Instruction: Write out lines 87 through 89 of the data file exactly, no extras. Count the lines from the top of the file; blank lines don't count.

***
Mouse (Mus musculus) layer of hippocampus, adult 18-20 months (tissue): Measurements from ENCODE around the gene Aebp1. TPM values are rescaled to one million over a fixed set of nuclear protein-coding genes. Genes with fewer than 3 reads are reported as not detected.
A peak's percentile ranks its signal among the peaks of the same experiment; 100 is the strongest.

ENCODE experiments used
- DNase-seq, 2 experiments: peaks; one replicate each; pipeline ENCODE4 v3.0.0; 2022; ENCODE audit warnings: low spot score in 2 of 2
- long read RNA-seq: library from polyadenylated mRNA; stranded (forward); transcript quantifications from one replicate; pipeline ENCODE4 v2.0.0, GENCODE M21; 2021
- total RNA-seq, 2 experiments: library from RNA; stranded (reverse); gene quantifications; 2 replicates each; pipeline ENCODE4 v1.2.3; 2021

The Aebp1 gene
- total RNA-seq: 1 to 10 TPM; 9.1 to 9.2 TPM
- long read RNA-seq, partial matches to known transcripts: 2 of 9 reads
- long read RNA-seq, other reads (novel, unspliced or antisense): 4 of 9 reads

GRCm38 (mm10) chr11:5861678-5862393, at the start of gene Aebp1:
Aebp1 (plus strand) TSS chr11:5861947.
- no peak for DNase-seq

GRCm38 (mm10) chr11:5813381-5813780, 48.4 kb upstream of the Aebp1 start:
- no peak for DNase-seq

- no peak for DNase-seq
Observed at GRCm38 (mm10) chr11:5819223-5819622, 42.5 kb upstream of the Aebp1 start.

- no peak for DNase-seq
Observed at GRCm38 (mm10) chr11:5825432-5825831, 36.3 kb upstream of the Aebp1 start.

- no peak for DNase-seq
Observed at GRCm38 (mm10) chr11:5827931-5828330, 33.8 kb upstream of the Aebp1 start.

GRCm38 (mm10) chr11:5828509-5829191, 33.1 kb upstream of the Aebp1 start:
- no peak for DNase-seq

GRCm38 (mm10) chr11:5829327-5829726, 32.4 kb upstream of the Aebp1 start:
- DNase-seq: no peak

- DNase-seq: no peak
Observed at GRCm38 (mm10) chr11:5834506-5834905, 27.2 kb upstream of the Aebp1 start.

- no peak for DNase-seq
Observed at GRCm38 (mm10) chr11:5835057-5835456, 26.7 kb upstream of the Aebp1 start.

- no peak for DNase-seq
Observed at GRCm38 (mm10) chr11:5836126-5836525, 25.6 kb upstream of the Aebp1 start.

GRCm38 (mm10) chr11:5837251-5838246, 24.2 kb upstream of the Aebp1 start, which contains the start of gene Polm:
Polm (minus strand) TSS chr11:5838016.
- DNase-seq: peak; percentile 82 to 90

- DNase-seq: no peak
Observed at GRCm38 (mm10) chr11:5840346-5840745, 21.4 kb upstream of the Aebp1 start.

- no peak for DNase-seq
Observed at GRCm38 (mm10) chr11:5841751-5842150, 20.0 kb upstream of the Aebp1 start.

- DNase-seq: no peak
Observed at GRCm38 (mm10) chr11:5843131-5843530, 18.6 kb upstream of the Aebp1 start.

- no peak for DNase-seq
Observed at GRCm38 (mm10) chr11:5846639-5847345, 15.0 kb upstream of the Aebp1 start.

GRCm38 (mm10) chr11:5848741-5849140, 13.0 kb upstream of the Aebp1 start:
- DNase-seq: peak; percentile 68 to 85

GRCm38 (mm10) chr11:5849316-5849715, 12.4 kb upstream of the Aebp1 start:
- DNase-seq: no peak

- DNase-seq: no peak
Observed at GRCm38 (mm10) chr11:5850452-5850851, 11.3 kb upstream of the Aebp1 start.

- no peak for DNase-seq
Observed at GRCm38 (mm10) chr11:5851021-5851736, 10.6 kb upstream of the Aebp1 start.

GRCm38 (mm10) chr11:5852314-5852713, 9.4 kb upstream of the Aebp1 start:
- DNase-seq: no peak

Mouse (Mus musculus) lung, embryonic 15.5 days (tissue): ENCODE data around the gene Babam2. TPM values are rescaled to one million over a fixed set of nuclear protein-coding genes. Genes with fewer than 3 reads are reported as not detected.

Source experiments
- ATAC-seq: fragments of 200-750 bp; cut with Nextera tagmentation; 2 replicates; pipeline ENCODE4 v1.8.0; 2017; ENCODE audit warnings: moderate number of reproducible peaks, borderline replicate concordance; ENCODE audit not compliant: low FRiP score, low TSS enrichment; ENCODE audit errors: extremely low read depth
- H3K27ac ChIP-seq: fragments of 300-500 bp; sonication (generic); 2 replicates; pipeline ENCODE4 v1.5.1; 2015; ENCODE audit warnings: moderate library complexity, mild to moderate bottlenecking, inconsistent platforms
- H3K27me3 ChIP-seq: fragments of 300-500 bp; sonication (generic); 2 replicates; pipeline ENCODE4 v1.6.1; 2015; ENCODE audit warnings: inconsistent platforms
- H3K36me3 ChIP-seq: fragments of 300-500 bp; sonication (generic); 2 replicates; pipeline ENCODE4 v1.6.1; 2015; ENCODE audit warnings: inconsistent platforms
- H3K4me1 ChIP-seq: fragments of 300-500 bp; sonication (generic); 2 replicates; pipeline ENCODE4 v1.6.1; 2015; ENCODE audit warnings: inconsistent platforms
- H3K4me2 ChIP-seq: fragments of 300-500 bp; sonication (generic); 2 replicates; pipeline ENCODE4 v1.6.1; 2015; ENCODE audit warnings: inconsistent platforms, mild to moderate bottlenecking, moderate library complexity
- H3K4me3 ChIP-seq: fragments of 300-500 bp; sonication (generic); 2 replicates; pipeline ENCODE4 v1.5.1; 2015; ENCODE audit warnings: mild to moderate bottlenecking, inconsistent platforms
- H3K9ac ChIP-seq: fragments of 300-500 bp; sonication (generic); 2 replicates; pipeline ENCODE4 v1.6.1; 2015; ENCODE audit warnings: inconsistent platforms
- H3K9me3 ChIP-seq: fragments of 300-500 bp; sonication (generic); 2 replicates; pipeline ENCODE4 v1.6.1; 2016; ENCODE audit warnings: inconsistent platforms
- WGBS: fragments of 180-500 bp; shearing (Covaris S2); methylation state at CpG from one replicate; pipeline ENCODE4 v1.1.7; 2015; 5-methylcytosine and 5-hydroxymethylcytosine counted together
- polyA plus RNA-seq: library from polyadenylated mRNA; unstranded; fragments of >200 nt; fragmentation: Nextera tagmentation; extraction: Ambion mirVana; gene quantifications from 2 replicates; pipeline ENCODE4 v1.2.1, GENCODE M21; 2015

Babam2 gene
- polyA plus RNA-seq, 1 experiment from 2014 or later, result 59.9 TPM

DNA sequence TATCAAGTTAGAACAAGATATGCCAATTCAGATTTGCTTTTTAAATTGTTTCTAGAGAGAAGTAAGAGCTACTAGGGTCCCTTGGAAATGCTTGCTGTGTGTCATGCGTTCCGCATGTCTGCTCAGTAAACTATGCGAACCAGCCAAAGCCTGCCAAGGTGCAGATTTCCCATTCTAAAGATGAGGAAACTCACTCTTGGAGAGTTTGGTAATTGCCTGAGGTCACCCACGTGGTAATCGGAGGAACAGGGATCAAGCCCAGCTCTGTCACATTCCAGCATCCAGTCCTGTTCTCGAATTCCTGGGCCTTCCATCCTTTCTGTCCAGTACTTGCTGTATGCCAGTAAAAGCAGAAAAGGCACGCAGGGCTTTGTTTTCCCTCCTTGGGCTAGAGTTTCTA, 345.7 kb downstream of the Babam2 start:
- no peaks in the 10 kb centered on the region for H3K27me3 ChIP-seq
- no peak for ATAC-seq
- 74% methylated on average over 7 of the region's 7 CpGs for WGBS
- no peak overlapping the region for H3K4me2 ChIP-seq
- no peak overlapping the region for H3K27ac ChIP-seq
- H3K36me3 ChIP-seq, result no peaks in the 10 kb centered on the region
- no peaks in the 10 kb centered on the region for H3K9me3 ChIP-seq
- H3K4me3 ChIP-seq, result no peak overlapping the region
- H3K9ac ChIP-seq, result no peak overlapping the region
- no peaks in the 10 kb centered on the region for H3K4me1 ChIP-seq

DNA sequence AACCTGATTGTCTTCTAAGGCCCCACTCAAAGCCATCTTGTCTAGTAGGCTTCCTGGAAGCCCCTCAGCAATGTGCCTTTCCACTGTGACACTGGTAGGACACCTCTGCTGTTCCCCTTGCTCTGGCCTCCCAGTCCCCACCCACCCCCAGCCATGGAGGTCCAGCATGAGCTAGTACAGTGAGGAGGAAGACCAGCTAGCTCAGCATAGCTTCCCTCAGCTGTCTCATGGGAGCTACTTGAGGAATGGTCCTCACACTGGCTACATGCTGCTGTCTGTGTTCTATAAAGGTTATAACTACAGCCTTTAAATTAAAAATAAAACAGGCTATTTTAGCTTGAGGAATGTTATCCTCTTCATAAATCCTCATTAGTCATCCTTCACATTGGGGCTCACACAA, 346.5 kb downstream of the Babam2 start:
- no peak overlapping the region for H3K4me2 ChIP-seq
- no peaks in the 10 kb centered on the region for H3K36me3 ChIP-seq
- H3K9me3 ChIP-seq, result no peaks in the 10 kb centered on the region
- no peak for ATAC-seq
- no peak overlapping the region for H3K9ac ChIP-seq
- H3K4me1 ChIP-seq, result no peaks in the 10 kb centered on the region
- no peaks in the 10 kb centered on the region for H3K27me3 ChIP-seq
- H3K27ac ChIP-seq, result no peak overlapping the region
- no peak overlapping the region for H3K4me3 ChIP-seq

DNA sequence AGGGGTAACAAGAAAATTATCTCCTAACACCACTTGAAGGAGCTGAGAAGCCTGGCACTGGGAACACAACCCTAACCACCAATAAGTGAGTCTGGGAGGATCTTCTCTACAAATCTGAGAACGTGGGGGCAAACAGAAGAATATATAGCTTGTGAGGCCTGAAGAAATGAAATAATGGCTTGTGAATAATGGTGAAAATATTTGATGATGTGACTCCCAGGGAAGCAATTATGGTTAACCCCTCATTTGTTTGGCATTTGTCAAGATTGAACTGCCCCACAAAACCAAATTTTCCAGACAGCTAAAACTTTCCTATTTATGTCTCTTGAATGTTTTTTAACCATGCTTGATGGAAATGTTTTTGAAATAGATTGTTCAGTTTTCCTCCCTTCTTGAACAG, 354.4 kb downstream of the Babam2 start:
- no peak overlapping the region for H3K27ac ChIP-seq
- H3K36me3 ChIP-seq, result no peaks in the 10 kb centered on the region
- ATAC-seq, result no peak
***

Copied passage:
- H3K27ac ChIP-seq, result no peak overlapping the region
- no peak overlapping the region for H3K4me3 ChIP-seq

DNA sequence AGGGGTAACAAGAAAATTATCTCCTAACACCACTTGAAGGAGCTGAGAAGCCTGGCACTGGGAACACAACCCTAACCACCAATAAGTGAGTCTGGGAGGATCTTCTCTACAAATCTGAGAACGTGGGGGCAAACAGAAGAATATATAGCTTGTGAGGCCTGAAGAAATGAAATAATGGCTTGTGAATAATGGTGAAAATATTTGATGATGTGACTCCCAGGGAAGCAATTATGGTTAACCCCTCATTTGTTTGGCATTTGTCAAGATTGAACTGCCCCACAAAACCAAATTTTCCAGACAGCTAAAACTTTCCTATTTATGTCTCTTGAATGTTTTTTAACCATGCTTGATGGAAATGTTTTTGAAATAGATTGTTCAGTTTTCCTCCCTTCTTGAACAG, 354.4 kb downstream of the Babam2 start: